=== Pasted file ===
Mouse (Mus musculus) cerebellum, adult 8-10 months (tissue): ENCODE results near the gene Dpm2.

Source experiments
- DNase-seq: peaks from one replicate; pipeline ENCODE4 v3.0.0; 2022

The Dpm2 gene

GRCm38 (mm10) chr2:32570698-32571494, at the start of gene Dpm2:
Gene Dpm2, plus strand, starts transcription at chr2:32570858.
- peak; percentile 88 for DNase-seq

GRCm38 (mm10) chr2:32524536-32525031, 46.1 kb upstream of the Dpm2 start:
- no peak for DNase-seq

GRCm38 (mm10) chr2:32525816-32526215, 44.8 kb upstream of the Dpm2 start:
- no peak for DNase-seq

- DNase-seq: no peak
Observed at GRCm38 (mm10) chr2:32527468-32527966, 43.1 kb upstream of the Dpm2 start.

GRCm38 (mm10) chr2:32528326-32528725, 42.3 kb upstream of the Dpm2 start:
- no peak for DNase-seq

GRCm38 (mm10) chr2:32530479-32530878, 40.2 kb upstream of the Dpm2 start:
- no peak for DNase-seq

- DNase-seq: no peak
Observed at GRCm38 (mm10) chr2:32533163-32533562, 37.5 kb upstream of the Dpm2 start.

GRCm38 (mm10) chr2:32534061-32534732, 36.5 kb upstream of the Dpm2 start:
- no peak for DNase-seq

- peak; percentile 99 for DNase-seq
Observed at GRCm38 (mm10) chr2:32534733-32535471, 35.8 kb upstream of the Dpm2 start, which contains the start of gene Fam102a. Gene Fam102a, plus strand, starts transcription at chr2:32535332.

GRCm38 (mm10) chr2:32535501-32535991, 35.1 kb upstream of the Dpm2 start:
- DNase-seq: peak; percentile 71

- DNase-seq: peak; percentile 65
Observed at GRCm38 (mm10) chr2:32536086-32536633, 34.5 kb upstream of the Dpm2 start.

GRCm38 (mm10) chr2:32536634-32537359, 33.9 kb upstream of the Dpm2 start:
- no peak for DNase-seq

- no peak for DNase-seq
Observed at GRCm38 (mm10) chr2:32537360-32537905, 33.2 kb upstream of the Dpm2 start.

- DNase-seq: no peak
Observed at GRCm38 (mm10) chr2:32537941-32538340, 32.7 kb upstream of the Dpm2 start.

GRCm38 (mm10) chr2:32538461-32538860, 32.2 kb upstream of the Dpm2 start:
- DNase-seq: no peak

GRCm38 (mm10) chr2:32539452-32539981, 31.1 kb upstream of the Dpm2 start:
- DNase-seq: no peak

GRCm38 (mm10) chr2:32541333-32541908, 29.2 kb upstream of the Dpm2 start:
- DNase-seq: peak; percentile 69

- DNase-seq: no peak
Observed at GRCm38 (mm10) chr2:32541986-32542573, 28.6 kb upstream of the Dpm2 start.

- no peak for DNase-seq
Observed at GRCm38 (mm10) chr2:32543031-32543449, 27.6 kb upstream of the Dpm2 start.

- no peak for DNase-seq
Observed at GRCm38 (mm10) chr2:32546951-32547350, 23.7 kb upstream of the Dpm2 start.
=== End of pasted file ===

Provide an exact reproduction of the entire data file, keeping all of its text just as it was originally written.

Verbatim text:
Mouse (Mus musculus) cerebellum, adult 8-10 months (tissue): ENCODE results near the gene Dpm2.

Source experiments
- DNase-seq: peaks from one replicate; pipeline ENCODE4 v3.0.0; 2022

The Dpm2 gene

GRCm38 (mm10) chr2:32570698-32571494, at the start of gene Dpm2:
Gene Dpm2, plus strand, starts transcription at chr2:32570858.
- peak; percentile 88 for DNase-seq

GRCm38 (mm10) chr2:32524536-32525031, 46.1 kb upstream of the Dpm2 start:
- no peak for DNase-seq

GRCm38 (mm10) chr2:32525816-32526215, 44.8 kb upstream of the Dpm2 start:
- no peak for DNase-seq

- DNase-seq: no peak
Observed at GRCm38 (mm10) chr2:32527468-32527966, 43.1 kb upstream of the Dpm2 start.

GRCm38 (mm10) chr2:32528326-32528725, 42.3 kb upstream of the Dpm2 start:
- no peak for DNase-seq

GRCm38 (mm10) chr2:32530479-32530878, 40.2 kb upstream of the Dpm2 start:
- no peak for DNase-seq

- DNase-seq: no peak
Observed at GRCm38 (mm10) chr2:32533163-32533562, 37.5 kb upstream of the Dpm2 start.

GRCm38 (mm10) chr2:32534061-32534732, 36.5 kb upstream of the Dpm2 start:
- no peak for DNase-seq

- peak; percentile 99 for DNase-seq
Observed at GRCm38 (mm10) chr2:32534733-32535471, 35.8 kb upstream of the Dpm2 start, which contains the start of gene Fam102a. Gene Fam102a, plus strand, starts transcription at chr2:32535332.

GRCm38 (mm10) chr2:32535501-32535991, 35.1 kb upstream of the Dpm2 start:
- DNase-seq: peak; percentile 71

- DNase-seq: peak; percentile 65
Observed at GRCm38 (mm10) chr2:32536086-32536633, 34.5 kb upstream of the Dpm2 start.

GRCm38 (mm10) chr2:32536634-32537359, 33.9 kb upstream of the Dpm2 start:
- no peak for DNase-seq

- no peak for DNase-seq
Observed at GRCm38 (mm10) chr2:32537360-32537905, 33.2 kb upstream of the Dpm2 start.

- DNase-seq: no peak
Observed at GRCm38 (mm10) chr2:32537941-32538340, 32.7 kb upstream of the Dpm2 start.

GRCm38 (mm10) chr2:32538461-32538860, 32.2 kb upstream of the Dpm2 start:
- DNase-seq: no peak

GRCm38 (mm10) chr2:32539452-32539981, 31.1 kb upstream of the Dpm2 start:
- DNase-seq: no peak

GRCm38 (mm10) chr2:32541333-32541908, 29.2 kb upstream of the Dpm2 start:
- DNase-seq: peak; percentile 69

- DNase-seq: no peak
Observed at GRCm38 (mm10) chr2:32541986-32542573, 28.6 kb upstream of the Dpm2 start.

- no peak for DNase-seq
Observed at GRCm38 (mm10) chr2:32543031-32543449, 27.6 kb upstream of the Dpm2 start.

- no peak for DNase-seq
Observed at GRCm38 (mm10) chr2:32546951-32547350, 23.7 kb upstream of the Dpm2 start.